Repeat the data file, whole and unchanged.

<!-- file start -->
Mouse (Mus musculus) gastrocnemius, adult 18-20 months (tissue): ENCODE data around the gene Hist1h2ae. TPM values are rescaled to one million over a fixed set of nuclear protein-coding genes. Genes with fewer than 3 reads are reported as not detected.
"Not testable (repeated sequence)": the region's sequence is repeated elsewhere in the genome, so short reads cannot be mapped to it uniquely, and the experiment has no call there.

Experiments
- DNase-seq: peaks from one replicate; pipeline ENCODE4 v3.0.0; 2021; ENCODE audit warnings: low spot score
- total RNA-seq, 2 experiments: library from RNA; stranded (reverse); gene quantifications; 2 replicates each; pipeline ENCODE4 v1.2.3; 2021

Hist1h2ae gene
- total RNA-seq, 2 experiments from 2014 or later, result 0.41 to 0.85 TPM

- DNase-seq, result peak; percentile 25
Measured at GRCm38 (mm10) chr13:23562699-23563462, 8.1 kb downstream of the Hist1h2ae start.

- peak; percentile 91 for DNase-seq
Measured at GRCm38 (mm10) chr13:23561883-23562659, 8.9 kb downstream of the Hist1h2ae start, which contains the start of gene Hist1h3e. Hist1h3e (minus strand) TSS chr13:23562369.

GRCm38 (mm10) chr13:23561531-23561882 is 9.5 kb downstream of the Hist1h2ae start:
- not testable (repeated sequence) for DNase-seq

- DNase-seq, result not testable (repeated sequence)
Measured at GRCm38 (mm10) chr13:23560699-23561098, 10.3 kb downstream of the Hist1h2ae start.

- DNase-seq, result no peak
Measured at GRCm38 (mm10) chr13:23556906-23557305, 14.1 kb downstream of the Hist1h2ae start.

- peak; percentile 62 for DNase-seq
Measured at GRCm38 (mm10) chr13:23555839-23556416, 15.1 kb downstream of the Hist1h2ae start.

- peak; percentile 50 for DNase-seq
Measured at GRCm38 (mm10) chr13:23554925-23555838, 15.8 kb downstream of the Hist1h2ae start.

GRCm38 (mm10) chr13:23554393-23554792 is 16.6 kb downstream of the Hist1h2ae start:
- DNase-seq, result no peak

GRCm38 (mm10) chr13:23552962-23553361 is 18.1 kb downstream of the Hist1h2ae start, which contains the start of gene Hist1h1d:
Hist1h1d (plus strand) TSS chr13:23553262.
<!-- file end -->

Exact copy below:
Mouse (Mus musculus) gastrocnemius, adult 18-20 months (tissue): ENCODE data around the gene Hist1h2ae. TPM values are rescaled to one million over a fixed set of nuclear protein-coding genes. Genes with fewer than 3 reads are reported as not detected.
"Not testable (repeated sequence)": the region's sequence is repeated elsewhere in the genome, so short reads cannot be mapped to it uniquely, and the experiment has no call there.

Experiments
- DNase-seq: peaks from one replicate; pipeline ENCODE4 v3.0.0; 2021; ENCODE audit warnings: low spot score
- total RNA-seq, 2 experiments: library from RNA; stranded (reverse); gene quantifications; 2 replicates each; pipeline ENCODE4 v1.2.3; 2021

Hist1h2ae gene
- total RNA-seq, 2 experiments from 2014 or later, result 0.41 to 0.85 TPM

- DNase-seq, result peak; percentile 25
Measured at GRCm38 (mm10) chr13:23562699-23563462, 8.1 kb downstream of the Hist1h2ae start.

- peak; percentile 91 for DNase-seq
Measured at GRCm38 (mm10) chr13:23561883-23562659, 8.9 kb downstream of the Hist1h2ae start, which contains the start of gene Hist1h3e. Hist1h3e (minus strand) TSS chr13:23562369.

GRCm38 (mm10) chr13:23561531-23561882 is 9.5 kb downstream of the Hist1h2ae start:
- not testable (repeated sequence) for DNase-seq

- DNase-seq, result not testable (repeated sequence)
Measured at GRCm38 (mm10) chr13:23560699-23561098, 10.3 kb downstream of the Hist1h2ae start.

- DNase-seq, result no peak
Measured at GRCm38 (mm10) chr13:23556906-23557305, 14.1 kb downstream of the Hist1h2ae start.

- peak; percentile 62 for DNase-seq
Measured at GRCm38 (mm10) chr13:23555839-23556416, 15.1 kb downstream of the Hist1h2ae start.

- peak; percentile 50 for DNase-seq
Measured at GRCm38 (mm10) chr13:23554925-23555838, 15.8 kb downstream of the Hist1h2ae start.

GRCm38 (mm10) chr13:23554393-23554792 is 16.6 kb downstream of the Hist1h2ae start:
- DNase-seq, result no peak

GRCm38 (mm10) chr13:23552962-23553361 is 18.1 kb downstream of the Hist1h2ae start, which contains the start of gene Hist1h1d:
Hist1h1d (plus strand) TSS chr13:23553262.